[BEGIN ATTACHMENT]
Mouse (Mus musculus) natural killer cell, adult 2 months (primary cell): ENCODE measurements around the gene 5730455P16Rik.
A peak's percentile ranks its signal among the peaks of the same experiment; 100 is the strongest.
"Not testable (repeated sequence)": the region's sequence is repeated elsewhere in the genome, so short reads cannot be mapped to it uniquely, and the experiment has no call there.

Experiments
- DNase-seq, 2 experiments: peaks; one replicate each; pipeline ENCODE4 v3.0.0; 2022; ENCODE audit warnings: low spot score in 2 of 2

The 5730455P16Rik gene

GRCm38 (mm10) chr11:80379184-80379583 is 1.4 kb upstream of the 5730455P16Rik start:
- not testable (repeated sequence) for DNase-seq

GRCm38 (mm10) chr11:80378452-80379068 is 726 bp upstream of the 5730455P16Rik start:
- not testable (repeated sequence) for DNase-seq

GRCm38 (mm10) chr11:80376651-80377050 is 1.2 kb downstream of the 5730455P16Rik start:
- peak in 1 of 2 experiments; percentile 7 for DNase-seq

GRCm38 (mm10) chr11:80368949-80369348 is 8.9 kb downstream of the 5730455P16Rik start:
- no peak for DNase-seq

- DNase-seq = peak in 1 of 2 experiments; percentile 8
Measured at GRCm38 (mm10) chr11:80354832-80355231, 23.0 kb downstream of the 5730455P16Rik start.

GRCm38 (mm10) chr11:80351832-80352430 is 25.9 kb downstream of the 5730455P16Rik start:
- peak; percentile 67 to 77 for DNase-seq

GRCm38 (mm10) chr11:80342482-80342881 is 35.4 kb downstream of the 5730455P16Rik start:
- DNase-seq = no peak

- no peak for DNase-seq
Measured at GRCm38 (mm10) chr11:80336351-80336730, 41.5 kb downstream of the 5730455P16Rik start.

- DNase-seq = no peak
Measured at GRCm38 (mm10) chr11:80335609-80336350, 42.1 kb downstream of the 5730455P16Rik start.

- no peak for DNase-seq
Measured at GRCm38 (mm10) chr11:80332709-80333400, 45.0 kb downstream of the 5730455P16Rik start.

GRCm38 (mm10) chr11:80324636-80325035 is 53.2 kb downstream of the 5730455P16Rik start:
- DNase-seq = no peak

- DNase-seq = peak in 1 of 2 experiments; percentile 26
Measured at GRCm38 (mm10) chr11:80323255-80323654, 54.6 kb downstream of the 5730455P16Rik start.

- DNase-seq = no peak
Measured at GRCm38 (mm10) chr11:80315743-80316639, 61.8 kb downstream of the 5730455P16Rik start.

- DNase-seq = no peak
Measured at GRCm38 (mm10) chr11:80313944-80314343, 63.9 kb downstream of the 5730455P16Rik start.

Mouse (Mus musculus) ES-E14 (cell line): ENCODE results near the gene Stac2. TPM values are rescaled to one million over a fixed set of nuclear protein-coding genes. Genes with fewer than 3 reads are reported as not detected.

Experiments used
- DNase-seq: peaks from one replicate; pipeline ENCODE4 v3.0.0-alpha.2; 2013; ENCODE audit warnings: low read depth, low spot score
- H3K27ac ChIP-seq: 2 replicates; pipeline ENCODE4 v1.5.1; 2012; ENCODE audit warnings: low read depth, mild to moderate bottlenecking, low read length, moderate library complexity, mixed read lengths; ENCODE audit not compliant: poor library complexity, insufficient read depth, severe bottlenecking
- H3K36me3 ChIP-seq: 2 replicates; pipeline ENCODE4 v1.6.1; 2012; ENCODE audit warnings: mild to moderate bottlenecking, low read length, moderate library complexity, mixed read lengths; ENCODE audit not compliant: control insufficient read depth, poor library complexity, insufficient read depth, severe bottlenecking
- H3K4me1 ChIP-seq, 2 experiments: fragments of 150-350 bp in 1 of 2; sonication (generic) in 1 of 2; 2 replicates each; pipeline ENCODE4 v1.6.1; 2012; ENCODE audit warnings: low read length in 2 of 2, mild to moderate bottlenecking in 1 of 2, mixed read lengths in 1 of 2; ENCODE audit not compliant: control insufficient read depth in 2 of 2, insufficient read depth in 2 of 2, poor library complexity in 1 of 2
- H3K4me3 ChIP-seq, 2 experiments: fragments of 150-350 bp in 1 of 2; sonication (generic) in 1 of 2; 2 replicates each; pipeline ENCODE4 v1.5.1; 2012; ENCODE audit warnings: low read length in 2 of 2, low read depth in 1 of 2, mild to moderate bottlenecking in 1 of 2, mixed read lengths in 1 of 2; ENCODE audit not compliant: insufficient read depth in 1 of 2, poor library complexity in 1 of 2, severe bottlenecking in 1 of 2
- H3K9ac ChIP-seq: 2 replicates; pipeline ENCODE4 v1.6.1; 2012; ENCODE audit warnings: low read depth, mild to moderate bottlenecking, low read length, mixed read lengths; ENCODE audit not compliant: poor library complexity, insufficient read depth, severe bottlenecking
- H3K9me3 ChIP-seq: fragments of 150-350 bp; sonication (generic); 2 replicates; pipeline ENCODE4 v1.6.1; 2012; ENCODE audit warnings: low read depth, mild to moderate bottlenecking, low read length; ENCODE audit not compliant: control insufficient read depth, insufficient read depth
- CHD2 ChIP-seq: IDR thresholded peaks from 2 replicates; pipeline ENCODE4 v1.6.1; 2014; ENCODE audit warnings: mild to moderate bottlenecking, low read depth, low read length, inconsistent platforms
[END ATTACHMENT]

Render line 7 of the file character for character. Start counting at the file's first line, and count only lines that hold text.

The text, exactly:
GRCm38 (mm10) chr11:80379184-80379583 is 1.4 kb upstream of the 5730455P16Rik start: